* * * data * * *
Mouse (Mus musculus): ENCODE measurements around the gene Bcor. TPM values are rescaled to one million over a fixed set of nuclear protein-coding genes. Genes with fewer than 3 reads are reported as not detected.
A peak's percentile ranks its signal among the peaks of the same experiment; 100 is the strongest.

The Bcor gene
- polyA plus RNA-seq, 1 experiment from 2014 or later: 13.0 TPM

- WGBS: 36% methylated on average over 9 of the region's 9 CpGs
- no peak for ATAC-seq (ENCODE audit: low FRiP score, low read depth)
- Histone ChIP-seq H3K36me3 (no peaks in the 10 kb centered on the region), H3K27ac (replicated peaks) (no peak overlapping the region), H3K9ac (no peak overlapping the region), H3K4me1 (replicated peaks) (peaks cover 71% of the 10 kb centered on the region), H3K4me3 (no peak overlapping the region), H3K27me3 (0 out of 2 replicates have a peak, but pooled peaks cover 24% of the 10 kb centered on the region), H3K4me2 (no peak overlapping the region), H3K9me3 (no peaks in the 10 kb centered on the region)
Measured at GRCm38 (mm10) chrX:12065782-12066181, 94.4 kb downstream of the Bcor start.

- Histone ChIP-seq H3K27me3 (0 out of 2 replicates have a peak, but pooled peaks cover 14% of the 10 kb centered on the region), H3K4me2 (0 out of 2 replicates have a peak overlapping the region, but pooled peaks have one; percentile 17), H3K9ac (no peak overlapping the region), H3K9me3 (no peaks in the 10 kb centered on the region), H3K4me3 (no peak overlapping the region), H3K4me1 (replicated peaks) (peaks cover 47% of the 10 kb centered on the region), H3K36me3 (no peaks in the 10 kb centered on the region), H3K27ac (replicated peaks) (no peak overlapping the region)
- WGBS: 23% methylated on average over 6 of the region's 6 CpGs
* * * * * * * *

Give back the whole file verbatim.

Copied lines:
Mouse (Mus musculus): ENCODE measurements around the gene Bcor. TPM values are rescaled to one million over a fixed set of nuclear protein-coding genes. Genes with fewer than 3 reads are reported as not detected.
A peak's percentile ranks its signal among the peaks of the same experiment; 100 is the strongest.

The Bcor gene
- polyA plus RNA-seq, 1 experiment from 2014 or later: 13.0 TPM

- WGBS: 36% methylated on average over 9 of the region's 9 CpGs
- no peak for ATAC-seq (ENCODE audit: low FRiP score, low read depth)
- Histone ChIP-seq H3K36me3 (no peaks in the 10 kb centered on the region), H3K27ac (replicated peaks) (no peak overlapping the region), H3K9ac (no peak overlapping the region), H3K4me1 (replicated peaks) (peaks cover 71% of the 10 kb centered on the region), H3K4me3 (no peak overlapping the region), H3K27me3 (0 out of 2 replicates have a peak, but pooled peaks cover 24% of the 10 kb centered on the region), H3K4me2 (no peak overlapping the region), H3K9me3 (no peaks in the 10 kb centered on the region)
Measured at GRCm38 (mm10) chrX:12065782-12066181, 94.4 kb downstream of the Bcor start.

- Histone ChIP-seq H3K27me3 (0 out of 2 replicates have a peak, but pooled peaks cover 14% of the 10 kb centered on the region), H3K4me2 (0 out of 2 replicates have a peak overlapping the region, but pooled peaks have one; percentile 17), H3K9ac (no peak overlapping the region), H3K9me3 (no peaks in the 10 kb centered on the region), H3K4me3 (no peak overlapping the region), H3K4me1 (replicated peaks) (peaks cover 47% of the 10 kb centered on the region), H3K36me3 (no peaks in the 10 kb centered on the region), H3K27ac (replicated peaks) (no peak overlapping the region)
- WGBS: 23% methylated on average over 6 of the region's 6 CpGs